Tragedy struck once again this week at the site that once housed the Lower East Side’s Beth Hamedrash Hagadol synagogue.
The Gotham Organization and the Chinese American Planning Council are partnering for a large residential and commercial complex at 60 Norfolk St. The historic shul was destroyed in an arson fire two years ago. Just as crews began to stabilize remains of the synagogue Monday morning, a wall toppled, crushing two construction workers.
One of those workers, Stanislaw Supinski, was killed. His family has hired an attorney and plans to sue the property owner and general contractor.
“In the wake of such tragedies, the first priority is to be there for a grieving family and ask if such a horrendous circumstance could have been prevented,” said attorney Slawomir W. Platta. “The State of New York has very specific regulations which are intended to keep workers safe. (This) system failed the Supinski family. We will do our best to hold the wrongdoers responsible for this unnecessary tragic accident.” As Curbed reported, Platta intends to file a workers compensation claim to retrieve death benefits for the family, in addition to a lawsuit against the developers and their contractor.
Supinsky, 52, lived in Ridgeworrd, Queens with his girlfriend. He was an immigrant from Poland.
Titan Industrial SVC Corp. had approval from the Department of Buildings to perform emergency stabilization work. The developers planned to incorporate portions of the fire ravaged building in the new project. While Gotham will purchase the Beth Hamdedrash Hagadol site, public records indicate it’s still owned by “Beth Medrash Hagodol of New York Restoration, Inc.” Titan was allowed to return to the site this week to demolish what was left of the synagogue’s western facade.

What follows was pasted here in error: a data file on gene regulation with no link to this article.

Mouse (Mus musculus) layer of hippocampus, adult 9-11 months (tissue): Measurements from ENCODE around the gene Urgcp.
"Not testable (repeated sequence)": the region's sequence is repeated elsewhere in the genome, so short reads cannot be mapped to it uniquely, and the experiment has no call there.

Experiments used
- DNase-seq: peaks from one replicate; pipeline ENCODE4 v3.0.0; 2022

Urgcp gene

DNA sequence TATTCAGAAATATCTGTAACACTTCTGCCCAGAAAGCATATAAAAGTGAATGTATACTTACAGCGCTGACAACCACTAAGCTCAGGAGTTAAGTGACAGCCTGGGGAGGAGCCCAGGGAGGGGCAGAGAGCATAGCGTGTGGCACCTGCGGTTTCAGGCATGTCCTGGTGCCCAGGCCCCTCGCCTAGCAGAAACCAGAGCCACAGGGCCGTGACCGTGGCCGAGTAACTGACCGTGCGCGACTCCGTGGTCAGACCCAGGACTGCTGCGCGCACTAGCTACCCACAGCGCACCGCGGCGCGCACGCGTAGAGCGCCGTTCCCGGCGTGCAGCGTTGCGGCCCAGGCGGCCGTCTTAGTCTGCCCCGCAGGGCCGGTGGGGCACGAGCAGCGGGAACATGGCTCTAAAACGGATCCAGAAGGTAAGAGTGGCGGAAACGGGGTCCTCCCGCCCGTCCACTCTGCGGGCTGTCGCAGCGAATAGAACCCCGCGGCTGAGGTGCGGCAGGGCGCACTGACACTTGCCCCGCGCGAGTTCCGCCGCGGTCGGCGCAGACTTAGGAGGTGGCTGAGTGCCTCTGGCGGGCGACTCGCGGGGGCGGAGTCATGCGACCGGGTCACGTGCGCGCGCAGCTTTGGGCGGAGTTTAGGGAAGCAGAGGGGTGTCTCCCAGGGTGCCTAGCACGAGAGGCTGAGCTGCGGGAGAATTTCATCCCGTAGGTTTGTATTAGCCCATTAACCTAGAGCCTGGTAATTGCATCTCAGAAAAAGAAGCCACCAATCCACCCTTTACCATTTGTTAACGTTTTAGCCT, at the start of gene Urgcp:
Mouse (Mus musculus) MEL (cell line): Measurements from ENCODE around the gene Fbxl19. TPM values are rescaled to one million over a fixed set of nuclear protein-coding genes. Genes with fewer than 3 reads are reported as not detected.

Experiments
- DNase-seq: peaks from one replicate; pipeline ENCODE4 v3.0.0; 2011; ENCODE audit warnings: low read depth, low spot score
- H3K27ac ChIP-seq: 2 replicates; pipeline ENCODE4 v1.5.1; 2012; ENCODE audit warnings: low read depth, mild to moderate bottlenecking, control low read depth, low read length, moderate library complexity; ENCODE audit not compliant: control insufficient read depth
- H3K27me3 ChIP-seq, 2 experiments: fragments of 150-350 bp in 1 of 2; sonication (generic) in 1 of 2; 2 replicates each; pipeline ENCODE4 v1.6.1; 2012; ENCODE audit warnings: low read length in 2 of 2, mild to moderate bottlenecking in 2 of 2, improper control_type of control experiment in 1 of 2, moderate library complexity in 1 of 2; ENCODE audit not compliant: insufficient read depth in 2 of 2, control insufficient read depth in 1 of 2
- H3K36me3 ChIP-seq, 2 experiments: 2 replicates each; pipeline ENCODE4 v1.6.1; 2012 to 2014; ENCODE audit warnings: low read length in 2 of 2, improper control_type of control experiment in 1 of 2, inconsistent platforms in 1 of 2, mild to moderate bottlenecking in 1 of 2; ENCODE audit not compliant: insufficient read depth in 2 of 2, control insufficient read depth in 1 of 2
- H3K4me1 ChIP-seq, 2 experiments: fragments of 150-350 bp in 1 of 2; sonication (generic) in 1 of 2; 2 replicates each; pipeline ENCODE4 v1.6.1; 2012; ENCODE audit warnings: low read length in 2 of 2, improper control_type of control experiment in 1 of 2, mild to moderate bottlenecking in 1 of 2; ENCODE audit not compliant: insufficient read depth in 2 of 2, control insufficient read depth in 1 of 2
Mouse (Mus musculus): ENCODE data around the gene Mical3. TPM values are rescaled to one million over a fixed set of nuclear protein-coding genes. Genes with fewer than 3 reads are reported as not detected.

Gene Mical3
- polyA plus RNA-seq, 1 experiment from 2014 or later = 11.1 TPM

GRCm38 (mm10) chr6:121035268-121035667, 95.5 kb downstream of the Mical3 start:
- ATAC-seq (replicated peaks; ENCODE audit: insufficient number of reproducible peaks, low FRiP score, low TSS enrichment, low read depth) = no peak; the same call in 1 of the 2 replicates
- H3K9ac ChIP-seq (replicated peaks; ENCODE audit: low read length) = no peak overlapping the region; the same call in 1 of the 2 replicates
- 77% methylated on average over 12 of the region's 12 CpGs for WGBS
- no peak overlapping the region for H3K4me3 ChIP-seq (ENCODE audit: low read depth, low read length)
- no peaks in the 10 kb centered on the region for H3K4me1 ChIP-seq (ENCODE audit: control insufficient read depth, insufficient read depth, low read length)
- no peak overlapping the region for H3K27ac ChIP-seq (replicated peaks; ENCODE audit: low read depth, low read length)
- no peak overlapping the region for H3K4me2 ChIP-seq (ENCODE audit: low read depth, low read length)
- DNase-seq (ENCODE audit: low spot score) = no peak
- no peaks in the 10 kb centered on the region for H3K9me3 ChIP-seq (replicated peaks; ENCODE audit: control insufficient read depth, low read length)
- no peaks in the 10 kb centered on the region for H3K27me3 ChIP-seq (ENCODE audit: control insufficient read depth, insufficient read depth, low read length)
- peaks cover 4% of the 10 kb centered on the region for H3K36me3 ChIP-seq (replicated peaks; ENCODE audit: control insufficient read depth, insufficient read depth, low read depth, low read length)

In a statement, Gotham said, “We are deeply saddened by the tragic accident that occurred today during stabilization work necessary to preserve part of the historic remains of the Beth Hamedrash Hagadol synagogue. Our prayers go out to the families affected by this terrible tragedy.”
AM New York reported:
It was unclear why the workers were so close during the demolition, but fire officials said rescue crews had to pull them from under the rubble, as parts of the building hung on the edge of further collapse. It took minutes for emergency personnel to remove them from the debris. The worker who died at the hospital had gone into cardiac arrest, officials said. Firefighters kept their distance as a stairway was barely holding onto its supports. Pieces of the façade also hung in the balance as Buildings Department officials probed the debris.
In the past month, Community Board 3 approved plans from the developers for two towers on the synagogue site, and an adjacent site owned by the Chinese American Planning Council (CPC). One tower, set to rise 30 stories, will include 488 rental apartments, 75% market rate, 25% affordable. A smaller tower will include 115 affordable apartments for low-income seniors. The complex will also house a new headquarters for CPC and a cultural and educational center for Beth Hamedrash Hagadol. The City Planning Commission and City Council must give their final approval for the project.
The 1850 synagogue building (originally a church) suffered from years of neglect before it was destroyed by an arson fire in May of 2017. The building, a New York City landmark, was home to the oldest Russian Orthodox Jewish congregation in the United States. While a teenager was arrested in connection with the fire, he was later released and authorities never provided any further information to the community about the loss of one of the neighborhood’s most significant historic buildings.